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Why Average Investors Earn Below Average Market Returns

Investor Overreactions Cause Poor Historical Returns

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Are your investment decisions costing you money? Most likely, the answer is yes.

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Dalbar Inc. is a company which studies investor behavior and analyzes investor market returns. The results of their research consistently show that the average investor earns below average returns.

For the twenty years ending 12/31/2013 the S&P 500 Index averaged 9.22% a year. A pretty attractive historical return. The average equity fund investor earned a market return of only 4.20%.

Why is this?

Journalist Howard Gold provides an answer in his article titled "Most investors have no idea what they are doing". I tend to agree with Howard. Investor behavior is illogical. Here's an overview of the typical money-losing moves that average investors make.

Investment Moves That Lose You Money

Study after study shows that when the stock market goes up, investors put more money in it. And when it goes down, they pull money out. This is akin to running to the mall every time the price of something goes up, and then returning the merchandise when it is on sale - but you are returning it to a store that will only give you the sale price back.

This irrational behavior causes investor market returns to be substantially less than historical stock market returns.

What would cause investors to exhibit such poor judgment? After all, at a 9% return, your money will double every eight years. Rather than chasing performance, you could simply have bought a single index fund, and earned significantly higher returns.

The problem is the human reaction, to good news or to bad news, is to overreact. This emotional reaction causes illogical investment decisions. This tendency to overreact can become even greater during times of personal uncertainty; near retirement, for example, or when the economy is bad.

The study of behavioral finance documents and labels our money-losing mind tricks with terms like recency bias and overconfidence. Popular books, like Carl Richard's The Behavior Gap, also do a great job of explaining the behavioral decisions that lead to the large gap between market returns and actual investor returns.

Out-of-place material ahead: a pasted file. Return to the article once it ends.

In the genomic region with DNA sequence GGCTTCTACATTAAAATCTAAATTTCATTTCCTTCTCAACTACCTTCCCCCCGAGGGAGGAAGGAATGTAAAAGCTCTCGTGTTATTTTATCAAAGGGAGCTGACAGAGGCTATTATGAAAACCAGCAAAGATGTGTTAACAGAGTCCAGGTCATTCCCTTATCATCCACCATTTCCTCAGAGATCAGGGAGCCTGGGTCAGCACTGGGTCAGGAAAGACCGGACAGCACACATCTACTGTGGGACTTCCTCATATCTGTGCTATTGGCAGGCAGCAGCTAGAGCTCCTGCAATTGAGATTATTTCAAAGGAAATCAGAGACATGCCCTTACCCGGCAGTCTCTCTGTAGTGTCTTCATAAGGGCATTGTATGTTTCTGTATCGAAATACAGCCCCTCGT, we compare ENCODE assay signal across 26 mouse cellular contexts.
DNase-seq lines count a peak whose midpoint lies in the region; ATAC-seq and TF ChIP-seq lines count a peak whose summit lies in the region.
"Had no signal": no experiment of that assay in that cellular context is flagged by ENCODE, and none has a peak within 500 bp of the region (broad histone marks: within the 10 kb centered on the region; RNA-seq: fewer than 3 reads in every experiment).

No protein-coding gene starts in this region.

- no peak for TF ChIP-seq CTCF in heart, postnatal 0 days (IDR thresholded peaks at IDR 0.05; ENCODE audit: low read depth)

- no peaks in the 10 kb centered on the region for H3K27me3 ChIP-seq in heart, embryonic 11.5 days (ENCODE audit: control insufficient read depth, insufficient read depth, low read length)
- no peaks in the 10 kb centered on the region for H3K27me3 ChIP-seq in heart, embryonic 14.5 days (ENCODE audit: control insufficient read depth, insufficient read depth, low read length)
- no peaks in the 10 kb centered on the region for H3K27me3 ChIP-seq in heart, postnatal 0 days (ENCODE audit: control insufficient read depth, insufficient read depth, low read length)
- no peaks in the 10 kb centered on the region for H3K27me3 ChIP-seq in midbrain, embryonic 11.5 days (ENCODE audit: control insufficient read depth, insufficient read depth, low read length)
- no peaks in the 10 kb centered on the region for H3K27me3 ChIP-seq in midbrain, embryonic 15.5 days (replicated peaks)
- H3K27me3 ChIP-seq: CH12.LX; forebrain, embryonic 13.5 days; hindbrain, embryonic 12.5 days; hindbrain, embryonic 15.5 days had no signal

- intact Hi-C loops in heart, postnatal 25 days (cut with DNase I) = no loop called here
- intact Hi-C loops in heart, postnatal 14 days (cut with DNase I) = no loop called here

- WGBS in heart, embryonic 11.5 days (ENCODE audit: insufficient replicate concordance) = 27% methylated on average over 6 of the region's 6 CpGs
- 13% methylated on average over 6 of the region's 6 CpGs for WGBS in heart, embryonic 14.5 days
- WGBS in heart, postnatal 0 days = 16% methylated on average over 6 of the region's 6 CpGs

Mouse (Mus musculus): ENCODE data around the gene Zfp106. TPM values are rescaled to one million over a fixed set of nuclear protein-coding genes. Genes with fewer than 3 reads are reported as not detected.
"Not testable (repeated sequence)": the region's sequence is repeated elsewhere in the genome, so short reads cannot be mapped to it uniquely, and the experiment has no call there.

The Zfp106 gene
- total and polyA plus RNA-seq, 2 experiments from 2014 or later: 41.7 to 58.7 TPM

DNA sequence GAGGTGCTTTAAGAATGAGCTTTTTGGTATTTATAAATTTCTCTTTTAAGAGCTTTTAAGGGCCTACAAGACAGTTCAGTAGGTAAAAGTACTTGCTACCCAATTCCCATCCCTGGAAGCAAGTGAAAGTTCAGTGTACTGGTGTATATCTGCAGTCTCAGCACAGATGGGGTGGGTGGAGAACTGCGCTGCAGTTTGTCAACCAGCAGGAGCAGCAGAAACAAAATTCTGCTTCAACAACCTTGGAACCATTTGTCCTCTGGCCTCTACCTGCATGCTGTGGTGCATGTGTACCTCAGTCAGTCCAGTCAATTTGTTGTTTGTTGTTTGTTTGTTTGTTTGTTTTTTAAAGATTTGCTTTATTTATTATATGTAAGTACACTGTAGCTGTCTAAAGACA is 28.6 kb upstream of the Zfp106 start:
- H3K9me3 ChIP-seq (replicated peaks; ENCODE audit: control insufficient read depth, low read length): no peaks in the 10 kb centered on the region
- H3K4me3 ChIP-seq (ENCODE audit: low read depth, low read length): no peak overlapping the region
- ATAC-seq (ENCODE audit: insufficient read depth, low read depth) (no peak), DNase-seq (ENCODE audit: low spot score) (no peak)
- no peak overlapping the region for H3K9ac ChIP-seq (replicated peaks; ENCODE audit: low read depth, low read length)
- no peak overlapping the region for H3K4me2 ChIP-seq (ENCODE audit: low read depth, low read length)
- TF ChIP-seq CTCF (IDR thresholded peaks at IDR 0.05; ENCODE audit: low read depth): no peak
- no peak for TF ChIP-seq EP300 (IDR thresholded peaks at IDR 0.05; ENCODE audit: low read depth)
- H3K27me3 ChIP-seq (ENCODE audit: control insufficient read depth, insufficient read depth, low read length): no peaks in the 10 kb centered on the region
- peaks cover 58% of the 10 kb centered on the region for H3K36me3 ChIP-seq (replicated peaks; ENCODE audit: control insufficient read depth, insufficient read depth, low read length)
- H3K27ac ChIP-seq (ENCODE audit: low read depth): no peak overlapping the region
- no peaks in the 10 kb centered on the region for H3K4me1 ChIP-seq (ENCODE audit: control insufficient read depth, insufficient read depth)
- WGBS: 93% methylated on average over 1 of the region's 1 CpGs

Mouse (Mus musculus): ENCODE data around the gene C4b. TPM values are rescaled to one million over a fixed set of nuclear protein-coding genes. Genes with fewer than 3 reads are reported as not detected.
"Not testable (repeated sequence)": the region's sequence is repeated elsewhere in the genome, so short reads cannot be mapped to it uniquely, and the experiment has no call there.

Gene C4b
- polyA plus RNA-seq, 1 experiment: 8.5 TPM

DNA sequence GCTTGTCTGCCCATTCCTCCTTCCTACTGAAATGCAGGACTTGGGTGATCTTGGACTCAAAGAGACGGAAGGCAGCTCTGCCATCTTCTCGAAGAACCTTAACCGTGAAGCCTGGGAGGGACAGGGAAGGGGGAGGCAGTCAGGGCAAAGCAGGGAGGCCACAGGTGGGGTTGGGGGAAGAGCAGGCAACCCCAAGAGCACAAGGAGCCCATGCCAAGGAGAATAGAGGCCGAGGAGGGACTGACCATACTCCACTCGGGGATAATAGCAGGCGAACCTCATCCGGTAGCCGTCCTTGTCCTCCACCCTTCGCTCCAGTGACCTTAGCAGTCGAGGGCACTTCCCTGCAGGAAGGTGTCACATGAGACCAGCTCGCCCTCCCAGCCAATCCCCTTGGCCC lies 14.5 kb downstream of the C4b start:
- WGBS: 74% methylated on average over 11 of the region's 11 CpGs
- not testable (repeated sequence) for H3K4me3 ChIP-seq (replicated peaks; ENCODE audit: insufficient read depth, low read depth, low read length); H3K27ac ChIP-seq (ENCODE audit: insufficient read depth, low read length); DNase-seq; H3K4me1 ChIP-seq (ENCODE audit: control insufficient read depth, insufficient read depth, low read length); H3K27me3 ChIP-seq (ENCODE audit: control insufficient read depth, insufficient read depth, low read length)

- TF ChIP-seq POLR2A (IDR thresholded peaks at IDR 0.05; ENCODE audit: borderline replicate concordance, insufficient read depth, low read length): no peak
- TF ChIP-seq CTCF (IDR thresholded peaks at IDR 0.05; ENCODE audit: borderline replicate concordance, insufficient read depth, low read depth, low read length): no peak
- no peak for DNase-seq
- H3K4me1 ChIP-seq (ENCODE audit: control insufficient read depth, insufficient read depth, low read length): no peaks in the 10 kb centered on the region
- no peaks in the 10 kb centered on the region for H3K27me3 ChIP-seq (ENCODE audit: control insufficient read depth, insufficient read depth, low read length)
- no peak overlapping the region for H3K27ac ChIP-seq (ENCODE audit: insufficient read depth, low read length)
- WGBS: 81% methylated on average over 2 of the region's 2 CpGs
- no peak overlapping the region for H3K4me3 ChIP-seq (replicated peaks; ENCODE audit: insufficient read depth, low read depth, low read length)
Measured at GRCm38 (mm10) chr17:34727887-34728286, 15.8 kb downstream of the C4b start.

Despite the research and education, the gap continues. So what can you do to avoid the fate of the average investor? 

Ways to Avoid Money Losing Investment Moves

One of the best things you can do to protect you from you is to seek professional help and hire a financial advisor. If so, use a disciplined screening process to find the right advisor for you.

An advisor can serve as an intermediary between you and your irrational emotions. If you are going to manage your own investments, you'll need your own way to keep your emotions out of the buy/sell process. Consider using the four rules below.

  1. Do nothing. A conscious and thoughtful decision to do nothing is still a form of action. Have your financial goals changed? If your portfolio was built around your long-term goals (as it should be), a short-term change in markets shouldn't matter.
     
  2. Your money is like soap. To quote Gene Fama Jr., a famed economist, “Your money is like soap. The more you handle it, the less you’ll have.”  
     
  3. Never sell equities in a down market. If your funds are allocated correctly, you should never have a need to sell equities during a down market cycle. This holds true even if you are taking income. Just as you wouldn’t run out and put a for sale sign on your home when the housing market turns south, don’t be rash to sell equities when the stock market goes through a bear market cycle. Wait it out.
     
  4. Science works. It’s been academically proven that a disciplined approach to investing delivers higher market returns. Yeah, it’s boring; but it works. If you don't have a discipline, you probably shouldn't be managing your own investments.

For more ideas, see 10 Ways to Become a Better Investor.

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